(Reuters) — A fight over Canadian nickel-copper miner Noront Resources (NOT.V) shows the scramble for battery metals is accelerating, with global miners racing to secure supply ahead of an expected surge in demand from electric vehicles.
Wyloo Metals, a unit of Australian mining magnate Andrew Forrest’s Tattarang investment group, plans an unsolicited bid for the remaining shares of the Canadian miner valuing Noront at C$133 million ($110 million), or C$0.315 per share. Wyloo is Noront’s top shareholder, with a 23% stake as of December.
Noront adopted a poison pill and said it has yet to receive a formal offer. The company declined further comment.
At stake is the future of Noront’s early-stage Eagle’s Nest deposit, billed by Wyloo as the largest high-grade nickel discovery in Canada since the Voisey’s Bay nickel find in the eastern province of Newfoundland and Labrador, with an initial mine life of 11 years.
The bid signals renewed interest in Canada’s largely dormant Ring of Fire, a cluster of minerals that Canadian leaders frequently compare to the country’s oil sands for their untapped economic potential.
“It’s a once-in-a-generation opportunity to set Canada up as a responsible, reliable producer of battery-grade nickel,” said Wyloo head Luca Giacovazzi.
Development of the Ring of Fire, about 1,000 miles north of Toronto, has so far fallen short of lofty expectations.
One of the most advanced projects, a chromite mine, was put on ice in 2013 due to risks associated with developing basic infrastracture, including roads and power lines.
Plans for new access roads are underway but remain years from development, said John Mason, mining project manager for the economic development agency in Thunder Bay, the region’s most populous municipality.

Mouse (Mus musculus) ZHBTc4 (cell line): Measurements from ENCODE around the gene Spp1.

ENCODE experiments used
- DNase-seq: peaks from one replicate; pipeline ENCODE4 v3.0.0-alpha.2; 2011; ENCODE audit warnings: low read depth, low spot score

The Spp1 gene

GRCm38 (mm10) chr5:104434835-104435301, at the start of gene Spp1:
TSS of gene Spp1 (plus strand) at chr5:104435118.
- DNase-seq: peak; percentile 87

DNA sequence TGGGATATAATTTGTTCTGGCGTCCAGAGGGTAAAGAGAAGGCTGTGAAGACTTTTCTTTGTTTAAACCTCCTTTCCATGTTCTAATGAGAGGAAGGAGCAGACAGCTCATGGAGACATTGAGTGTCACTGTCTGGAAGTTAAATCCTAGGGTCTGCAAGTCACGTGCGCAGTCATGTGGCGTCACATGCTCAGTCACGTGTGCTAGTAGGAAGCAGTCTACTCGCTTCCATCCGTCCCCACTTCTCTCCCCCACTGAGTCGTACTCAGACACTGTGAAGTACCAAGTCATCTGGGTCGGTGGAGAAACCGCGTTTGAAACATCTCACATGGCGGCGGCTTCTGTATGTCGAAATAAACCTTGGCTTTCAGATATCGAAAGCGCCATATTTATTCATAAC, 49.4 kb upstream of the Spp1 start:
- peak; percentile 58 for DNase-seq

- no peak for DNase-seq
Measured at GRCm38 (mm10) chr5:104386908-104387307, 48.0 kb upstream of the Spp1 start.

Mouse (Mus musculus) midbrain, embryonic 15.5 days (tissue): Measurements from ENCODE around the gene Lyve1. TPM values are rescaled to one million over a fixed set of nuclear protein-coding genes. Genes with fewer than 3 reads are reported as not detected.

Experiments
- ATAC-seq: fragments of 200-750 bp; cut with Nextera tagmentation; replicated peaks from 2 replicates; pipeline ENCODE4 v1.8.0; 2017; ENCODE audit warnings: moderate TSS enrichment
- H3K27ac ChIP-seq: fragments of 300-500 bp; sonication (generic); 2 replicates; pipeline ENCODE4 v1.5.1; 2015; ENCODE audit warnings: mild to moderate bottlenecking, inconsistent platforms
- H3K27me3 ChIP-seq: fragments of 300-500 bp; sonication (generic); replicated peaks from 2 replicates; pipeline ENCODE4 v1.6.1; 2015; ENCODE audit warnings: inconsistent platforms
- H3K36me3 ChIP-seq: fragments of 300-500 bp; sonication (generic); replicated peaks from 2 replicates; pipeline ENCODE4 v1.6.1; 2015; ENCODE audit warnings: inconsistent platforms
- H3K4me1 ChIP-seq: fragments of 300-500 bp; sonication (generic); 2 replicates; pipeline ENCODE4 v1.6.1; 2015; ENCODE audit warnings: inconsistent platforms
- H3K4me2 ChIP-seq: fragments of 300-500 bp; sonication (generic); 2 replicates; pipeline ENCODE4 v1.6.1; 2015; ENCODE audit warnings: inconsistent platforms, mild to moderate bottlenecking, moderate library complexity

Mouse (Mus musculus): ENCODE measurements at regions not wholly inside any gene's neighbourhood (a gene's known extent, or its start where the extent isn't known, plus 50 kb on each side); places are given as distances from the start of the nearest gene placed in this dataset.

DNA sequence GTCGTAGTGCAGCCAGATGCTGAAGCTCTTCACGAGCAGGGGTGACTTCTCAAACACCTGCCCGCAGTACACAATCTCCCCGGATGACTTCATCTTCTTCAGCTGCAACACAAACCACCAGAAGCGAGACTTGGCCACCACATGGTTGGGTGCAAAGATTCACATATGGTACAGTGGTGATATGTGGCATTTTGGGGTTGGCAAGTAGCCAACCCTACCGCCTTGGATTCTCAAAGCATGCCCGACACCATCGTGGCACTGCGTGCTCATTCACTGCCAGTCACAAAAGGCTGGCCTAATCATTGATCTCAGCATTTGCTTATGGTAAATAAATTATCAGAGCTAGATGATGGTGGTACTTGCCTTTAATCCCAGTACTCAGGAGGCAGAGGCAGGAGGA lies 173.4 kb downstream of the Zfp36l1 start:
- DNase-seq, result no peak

Wyloo has said it aims to accelerate development in the region.
Ontario is geographically close to U.S. automakers in Michigan and Ohio, and General Motors Co (GM.N), Ford Motor Co (F.N) and Stellantis NV (STLA.MI) have all announced plans to make electric vehicles at factories in the province.
Canada is expected to benefit from a U.S. drive to secure EV minerals from ally countries.
Nickel makes batteries energy-dense so cars can run farther on a single charge. Demand is forecast to double by 2030, driven by use in electric vehicles.
Wyloo’s planned bid for Noront follows its C$25 million joint-venture agreement with Canada’s Orford Mining (ORM.V) covering the West Raglan nickel project in Nunavik, Quebec.
Wyloo also said it aims to strengthen battery metal supply chains in Canada and study potential for a ferrochrome plant in Ontario while targeting C$100 million in contract awards to local First Nations.
Wyloo head Giacovazzi told Reuters those commitments reflect a long-term approach to developing battery-grade nickel in Canada for the burgeoning EV market.
He compared northern Ontario to Western Australia’s Pilbara region, rich in iron ore and home to miners like BHP Group (BHP.AX), Rio Tinto (RIO.AX)(RIO.L) and Forrest’s Fortescue Metals Group (FMG.AX).
“I think if you went to the Pilbara 20 years ago you would never think that you would have major mining companies and the infrastructure that exists there today,” he said.